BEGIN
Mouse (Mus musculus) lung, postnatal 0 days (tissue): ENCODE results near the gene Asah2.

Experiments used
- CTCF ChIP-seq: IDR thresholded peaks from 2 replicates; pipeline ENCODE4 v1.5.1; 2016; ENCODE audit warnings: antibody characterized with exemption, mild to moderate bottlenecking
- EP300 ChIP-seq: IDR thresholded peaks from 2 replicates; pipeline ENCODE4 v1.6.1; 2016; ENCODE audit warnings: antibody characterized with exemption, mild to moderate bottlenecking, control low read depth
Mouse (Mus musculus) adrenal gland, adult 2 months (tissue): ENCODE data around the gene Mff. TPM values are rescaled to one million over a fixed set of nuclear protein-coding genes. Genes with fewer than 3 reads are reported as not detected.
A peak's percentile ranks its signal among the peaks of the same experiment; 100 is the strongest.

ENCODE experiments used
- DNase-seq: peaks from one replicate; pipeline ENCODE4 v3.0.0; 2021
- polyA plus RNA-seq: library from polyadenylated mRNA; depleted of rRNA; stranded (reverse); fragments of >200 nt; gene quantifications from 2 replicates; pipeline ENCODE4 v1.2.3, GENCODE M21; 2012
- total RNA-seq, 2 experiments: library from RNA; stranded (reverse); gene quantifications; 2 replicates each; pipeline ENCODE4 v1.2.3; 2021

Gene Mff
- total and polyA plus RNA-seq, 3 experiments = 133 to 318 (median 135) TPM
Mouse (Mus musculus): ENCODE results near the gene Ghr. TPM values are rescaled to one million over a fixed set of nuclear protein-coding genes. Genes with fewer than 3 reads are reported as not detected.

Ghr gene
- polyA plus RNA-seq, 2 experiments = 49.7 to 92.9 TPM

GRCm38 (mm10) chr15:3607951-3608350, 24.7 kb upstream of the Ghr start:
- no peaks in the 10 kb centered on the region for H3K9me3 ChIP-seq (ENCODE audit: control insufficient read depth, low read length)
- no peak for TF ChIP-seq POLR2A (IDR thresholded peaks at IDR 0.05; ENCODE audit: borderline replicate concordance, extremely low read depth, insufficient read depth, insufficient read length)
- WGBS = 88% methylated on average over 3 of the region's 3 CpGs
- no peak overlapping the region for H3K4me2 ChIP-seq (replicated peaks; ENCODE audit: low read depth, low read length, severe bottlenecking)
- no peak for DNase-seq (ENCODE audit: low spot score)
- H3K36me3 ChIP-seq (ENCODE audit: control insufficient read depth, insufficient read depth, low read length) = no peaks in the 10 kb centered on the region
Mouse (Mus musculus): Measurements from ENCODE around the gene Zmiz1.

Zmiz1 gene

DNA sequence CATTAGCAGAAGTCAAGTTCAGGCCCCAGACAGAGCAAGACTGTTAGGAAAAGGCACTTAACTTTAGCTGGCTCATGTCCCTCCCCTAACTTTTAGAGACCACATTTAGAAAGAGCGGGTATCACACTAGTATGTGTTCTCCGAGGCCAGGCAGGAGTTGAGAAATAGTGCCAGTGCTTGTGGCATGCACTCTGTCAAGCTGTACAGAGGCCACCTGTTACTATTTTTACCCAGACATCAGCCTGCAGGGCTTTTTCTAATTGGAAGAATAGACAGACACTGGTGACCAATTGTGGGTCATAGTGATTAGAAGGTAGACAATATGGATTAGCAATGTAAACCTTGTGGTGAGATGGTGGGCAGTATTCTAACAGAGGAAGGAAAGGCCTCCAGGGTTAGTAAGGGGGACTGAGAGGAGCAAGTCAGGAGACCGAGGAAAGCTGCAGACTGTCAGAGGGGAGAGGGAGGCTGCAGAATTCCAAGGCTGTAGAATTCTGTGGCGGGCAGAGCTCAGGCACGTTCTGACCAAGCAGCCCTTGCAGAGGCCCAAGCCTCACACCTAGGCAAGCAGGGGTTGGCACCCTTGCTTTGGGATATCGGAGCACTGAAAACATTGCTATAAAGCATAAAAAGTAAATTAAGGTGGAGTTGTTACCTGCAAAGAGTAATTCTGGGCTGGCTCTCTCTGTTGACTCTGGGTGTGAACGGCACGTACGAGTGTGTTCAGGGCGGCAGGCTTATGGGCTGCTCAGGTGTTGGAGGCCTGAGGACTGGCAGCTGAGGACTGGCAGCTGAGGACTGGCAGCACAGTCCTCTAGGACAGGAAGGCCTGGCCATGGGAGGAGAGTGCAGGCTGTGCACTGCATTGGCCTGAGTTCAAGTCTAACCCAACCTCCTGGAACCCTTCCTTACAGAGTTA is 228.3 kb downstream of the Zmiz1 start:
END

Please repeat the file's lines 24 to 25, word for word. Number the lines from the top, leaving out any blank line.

Zmiz1 gene

DNA sequence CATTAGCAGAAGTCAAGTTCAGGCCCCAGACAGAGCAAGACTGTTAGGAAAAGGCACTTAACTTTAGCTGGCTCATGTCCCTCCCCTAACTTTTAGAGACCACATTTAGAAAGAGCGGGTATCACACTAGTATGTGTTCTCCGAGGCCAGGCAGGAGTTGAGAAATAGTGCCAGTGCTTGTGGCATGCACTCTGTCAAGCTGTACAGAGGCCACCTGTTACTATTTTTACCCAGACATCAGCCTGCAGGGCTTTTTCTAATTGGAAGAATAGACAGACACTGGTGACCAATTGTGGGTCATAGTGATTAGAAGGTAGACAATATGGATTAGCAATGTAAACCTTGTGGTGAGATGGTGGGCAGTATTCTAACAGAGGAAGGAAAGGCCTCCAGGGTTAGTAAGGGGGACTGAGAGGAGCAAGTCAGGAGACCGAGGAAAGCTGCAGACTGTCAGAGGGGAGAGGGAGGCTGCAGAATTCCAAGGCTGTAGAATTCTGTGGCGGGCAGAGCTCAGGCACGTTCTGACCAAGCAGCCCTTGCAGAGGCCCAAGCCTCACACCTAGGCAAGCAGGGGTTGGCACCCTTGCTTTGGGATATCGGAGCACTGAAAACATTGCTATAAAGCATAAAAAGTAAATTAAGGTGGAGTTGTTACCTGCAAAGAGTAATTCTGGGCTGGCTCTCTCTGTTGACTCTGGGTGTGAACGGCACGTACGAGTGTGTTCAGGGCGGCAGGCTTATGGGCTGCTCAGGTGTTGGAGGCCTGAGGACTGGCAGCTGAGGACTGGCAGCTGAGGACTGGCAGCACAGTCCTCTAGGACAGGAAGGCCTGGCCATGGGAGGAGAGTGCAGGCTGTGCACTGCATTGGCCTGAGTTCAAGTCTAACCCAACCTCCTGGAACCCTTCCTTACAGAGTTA is 228.3 kb downstream of the Zmiz1 start: